Sunday, September 7, 2014

in which a continuous state of mental distress is prolonged, unrelieved by incident, hope, or resistance

Enough about Stevens' anthology, says Daniel Deniehy, yawning: wrap up with something, tie off with some remark about his selection, my god, I say looking startled, this is not a review -- what is it then? -- a unloved violation of clarity, I said: I think, well, bush ballads almost absent, and the 1800s section of Les Murray's New Oxford Book of Australian Verse (1986) is vastly different, convict ballads, bushranger epics (“Jack Gilbert was a bushranger of terrible renown | For sticking lots of people up and shooting others down”), translations of Aboriginal oral poetry, which of course Stevens didn't; but what if he had, and why should I expect him not to?

(Noticeable, when I read books of verse by the New Zealanders Bathgate and Wilcox, the melancholy and guilty poems about the romance of a defeated Maori, “Here once the mighty Atua had his dwelling | In mystery,” from Wilcox's Onawe in Verses from Maoriland, and no counterpart in any of the Australian books so far. Not so in Australian prose, where it appears quite early. Leakey in The Broad Arrow had a character make a speech about it. Ditto Louisa Atkinson in Gertrude the Emigrant.)

Murray will take poems from Anonymous (or: the Collective Mind) and Stevens will not, no, more of a poet-canon-builder, Stevens, asking who is there, who can I acknowledge, even when they are only “fairly good”?

No doubt sociological reasons for that, Deniehy says sagaciously, if you wanted to look for them.

Murray's choice from Mary Gilmore is a piece about a small dead girl, and so is Stevens', but Murray's is a less whimsical poem, though you can't blame Stevens for choosing his Little Ghost over Murray's The Little Shoes That Died, when you look it up and discover that the first publication of Little Shoes occurred in the Sydney Morning Herald on the 5th of November, 1938, and Stevens' book came out more than two decades before.

Banjo Paterson is in Stevens' Anthology because how could he not be; and yet as I write those words, I remember that Yeats left Wilfred Owen out of The Oxford Book of Modern Verse in 1936, saying that “passive suffering is not a theme for poetry” after Matthew Arnold's preface to his Poems in 1853.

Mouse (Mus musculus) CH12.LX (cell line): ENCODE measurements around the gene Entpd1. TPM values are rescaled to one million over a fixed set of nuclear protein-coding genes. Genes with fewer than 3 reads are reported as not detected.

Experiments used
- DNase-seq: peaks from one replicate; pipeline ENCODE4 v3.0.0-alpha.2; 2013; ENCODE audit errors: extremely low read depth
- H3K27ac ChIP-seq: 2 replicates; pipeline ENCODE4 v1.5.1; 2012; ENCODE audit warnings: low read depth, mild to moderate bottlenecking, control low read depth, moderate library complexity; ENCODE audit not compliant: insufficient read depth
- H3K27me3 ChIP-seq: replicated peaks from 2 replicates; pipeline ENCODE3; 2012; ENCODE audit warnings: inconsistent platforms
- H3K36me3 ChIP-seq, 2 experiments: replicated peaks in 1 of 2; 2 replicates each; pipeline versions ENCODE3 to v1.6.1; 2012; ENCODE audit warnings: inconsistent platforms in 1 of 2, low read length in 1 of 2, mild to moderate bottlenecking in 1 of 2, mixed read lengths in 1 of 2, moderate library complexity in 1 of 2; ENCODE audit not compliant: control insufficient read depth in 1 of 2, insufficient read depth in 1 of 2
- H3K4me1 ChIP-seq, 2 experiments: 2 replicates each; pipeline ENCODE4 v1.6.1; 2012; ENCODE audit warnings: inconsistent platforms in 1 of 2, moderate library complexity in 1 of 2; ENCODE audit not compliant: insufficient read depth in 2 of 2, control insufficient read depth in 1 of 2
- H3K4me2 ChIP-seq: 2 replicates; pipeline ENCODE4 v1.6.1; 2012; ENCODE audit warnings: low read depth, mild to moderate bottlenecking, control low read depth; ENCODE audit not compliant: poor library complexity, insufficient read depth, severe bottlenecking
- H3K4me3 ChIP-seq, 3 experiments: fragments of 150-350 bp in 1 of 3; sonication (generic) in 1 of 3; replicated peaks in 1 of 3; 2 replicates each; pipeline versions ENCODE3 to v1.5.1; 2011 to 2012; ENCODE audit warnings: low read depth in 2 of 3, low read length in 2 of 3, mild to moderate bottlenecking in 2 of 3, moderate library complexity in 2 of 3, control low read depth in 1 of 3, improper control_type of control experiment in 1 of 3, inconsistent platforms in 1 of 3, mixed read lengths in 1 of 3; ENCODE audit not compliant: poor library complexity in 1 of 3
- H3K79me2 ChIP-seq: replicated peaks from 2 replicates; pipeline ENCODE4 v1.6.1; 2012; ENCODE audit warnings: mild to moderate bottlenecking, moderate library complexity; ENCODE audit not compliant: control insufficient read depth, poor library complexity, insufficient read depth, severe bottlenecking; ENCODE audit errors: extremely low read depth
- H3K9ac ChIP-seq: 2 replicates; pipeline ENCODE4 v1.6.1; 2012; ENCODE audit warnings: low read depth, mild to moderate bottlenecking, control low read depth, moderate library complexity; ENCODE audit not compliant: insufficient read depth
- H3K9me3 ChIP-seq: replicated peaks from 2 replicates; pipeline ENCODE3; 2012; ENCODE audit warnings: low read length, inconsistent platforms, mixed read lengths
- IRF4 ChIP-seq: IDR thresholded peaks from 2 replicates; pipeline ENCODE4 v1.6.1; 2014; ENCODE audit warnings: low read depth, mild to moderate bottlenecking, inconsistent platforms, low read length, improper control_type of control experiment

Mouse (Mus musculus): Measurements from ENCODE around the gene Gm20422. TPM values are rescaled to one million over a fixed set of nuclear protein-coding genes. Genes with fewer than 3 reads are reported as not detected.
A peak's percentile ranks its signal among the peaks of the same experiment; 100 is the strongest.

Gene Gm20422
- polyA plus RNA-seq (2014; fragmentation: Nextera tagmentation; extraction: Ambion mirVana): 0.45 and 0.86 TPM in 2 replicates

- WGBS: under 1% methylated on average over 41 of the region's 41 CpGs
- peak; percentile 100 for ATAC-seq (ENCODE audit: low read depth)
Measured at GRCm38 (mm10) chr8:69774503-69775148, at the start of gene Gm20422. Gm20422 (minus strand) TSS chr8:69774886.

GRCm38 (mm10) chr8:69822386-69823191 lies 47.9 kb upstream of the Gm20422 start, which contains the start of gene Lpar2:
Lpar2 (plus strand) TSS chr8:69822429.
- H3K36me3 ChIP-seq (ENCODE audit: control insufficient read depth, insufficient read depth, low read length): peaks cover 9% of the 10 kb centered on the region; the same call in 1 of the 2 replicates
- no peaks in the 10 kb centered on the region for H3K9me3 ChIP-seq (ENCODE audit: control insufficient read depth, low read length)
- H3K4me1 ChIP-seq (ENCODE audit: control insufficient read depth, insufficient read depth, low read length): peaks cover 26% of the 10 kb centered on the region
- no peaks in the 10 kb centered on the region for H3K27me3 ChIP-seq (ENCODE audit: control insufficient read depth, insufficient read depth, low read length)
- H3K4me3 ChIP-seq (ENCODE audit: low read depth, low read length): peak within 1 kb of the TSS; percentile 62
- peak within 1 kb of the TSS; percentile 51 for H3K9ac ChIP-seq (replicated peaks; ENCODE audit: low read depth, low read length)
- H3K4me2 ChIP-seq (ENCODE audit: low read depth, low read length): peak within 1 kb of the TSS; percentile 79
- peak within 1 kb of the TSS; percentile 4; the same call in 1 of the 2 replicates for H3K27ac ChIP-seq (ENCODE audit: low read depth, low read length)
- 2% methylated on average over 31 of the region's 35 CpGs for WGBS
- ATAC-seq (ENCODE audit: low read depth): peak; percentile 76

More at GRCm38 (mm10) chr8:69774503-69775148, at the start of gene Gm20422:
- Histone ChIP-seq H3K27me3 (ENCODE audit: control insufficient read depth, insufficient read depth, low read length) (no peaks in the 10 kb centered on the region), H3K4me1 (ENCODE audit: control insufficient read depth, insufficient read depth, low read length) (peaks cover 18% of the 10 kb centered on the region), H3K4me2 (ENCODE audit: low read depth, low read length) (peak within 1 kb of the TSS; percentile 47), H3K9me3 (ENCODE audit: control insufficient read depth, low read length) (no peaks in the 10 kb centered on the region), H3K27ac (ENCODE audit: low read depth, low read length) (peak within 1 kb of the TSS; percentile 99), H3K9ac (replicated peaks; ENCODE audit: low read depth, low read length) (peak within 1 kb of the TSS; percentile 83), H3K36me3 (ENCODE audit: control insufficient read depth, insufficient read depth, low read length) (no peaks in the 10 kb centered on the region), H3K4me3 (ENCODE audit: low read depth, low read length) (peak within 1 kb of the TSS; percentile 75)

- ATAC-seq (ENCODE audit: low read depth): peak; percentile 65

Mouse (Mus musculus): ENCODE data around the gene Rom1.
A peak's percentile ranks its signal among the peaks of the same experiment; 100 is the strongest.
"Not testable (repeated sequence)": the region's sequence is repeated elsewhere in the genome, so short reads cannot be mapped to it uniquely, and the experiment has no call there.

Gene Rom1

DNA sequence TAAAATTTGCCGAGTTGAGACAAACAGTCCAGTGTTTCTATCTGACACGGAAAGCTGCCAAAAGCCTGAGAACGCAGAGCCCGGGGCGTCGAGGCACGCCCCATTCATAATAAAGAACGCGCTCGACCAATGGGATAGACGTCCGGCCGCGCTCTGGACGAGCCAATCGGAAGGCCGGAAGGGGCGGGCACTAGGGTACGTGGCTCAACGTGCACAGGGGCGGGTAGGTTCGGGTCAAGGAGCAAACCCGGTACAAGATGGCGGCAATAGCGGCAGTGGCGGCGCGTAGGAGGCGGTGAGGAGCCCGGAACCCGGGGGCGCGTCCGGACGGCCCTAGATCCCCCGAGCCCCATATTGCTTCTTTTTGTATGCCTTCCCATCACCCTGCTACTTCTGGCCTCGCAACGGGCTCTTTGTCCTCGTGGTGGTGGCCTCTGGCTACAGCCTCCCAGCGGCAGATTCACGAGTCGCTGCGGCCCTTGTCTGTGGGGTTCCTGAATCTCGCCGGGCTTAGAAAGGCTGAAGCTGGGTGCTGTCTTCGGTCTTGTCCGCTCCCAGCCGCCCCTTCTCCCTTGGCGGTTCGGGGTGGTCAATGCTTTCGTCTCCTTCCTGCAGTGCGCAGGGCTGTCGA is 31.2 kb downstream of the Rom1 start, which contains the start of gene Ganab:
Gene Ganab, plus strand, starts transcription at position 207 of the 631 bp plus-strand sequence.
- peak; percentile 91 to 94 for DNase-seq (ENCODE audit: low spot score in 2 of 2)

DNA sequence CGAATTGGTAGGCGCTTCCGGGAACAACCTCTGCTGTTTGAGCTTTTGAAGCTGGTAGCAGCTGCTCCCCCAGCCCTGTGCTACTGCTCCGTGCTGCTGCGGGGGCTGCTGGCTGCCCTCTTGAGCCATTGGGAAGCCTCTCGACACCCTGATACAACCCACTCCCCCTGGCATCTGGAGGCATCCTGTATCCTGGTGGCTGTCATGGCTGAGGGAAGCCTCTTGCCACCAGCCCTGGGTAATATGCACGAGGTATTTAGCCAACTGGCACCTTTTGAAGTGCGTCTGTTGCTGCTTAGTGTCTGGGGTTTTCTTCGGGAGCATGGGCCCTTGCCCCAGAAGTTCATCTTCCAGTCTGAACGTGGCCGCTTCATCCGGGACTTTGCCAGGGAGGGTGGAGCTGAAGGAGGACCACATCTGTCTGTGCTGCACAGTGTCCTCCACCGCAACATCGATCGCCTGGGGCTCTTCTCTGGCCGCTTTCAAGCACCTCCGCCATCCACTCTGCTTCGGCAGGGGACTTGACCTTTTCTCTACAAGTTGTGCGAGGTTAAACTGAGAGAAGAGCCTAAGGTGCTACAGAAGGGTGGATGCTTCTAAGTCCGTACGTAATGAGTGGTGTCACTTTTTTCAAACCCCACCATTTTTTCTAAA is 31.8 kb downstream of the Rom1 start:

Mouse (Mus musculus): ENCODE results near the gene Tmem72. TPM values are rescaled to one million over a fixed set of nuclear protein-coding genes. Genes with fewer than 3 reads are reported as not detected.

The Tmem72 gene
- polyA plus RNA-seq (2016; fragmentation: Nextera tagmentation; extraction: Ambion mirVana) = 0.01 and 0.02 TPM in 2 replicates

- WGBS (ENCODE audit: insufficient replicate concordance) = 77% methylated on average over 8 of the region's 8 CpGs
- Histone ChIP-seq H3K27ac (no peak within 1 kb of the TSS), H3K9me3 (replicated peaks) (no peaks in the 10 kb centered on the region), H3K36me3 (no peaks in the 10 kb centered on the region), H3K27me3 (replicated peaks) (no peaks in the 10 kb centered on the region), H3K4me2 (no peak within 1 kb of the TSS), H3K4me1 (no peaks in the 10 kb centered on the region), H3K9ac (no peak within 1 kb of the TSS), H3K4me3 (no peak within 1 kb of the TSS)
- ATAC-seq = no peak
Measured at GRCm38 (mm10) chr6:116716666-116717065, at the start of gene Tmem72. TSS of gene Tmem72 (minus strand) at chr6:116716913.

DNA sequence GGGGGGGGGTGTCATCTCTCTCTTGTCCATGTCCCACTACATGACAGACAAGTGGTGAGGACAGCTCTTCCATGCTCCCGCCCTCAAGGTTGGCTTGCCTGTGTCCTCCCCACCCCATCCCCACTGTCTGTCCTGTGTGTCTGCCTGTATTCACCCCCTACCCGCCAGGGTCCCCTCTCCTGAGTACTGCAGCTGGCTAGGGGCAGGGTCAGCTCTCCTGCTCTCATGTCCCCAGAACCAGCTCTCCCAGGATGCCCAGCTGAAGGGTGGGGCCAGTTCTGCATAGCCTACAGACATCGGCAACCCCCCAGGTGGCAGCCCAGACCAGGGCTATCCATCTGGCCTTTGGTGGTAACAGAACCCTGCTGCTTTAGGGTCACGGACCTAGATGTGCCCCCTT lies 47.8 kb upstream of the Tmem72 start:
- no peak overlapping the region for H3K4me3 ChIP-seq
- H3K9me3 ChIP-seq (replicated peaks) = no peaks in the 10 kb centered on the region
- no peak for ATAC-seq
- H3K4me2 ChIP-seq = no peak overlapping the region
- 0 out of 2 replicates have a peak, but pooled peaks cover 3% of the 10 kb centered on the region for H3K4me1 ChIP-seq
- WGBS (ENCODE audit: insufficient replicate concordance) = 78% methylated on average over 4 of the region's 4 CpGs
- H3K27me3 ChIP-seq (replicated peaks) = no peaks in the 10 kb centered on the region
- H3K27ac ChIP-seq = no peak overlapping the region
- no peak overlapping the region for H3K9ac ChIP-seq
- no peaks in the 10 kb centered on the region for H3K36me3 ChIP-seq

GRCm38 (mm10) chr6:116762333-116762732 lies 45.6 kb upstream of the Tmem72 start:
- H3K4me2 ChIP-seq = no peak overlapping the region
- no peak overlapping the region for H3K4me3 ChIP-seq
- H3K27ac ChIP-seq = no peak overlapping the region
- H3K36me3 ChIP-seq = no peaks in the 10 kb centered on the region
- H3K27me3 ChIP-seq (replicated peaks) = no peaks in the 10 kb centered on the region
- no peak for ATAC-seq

For the Muses, as Hesiod says, were born that they might be ‘a forgetfulness of evils, and a truce from cares’: and it is not enough that the Poet should add to the knowledge of men, it is required of him also that he should add to their happiness. ‘All Art,’ says Schiller, ‘is dedicated to Joy, and there is no higher and no more serious problem, than how to make men happy.' [So spake Leigh Hunt, says Daniel Deniehy] The right Art is that alone, which creates the highest enjoyment.


What then are the situations, from the representation of which, though accurate, no poetical enjoyment can be derived? They are those in which the suffering finds no vent in action; in which a continuous state of mental distress is prolonged, unrelieved by incident, hope, or resistance; in which there is everything to be endured, nothing to be done. In such situations there is inevitably something morbid, in the description of them something monotonous. When they occur in actual life, they are painful, not tragic; the representation of them in poetry is painful also.

Thursday, September 4, 2014

an air of human music

I assert my right not to be Dora Wilcox, says Daniel Deniehy; I assert my right to write like music, “All art constantly aspires towards the condition of music,” that line they always quote from Walter Pater, an old line to you though it is not as old as me, who died in 1856, twenty-one years before it was written. I never knew it.

For while in all other kinds of art it is possible to distinguish the matter from the form, and the understanding can always make this distinction, yet it is the constant effort of art to obliterate it. That the mere matter of a poem, for instance, its subject, namely, its given incidents or situation — that the mere matter of a picture, the actual circumstances of an event, the actual topography of a landscape — should be nothing without the form, the spirit, of the handling, that this form, this mode of handling, should become an end in itself, should penetrate every part of the matter: this is what all art constantly strives after, and achieves in different degrees.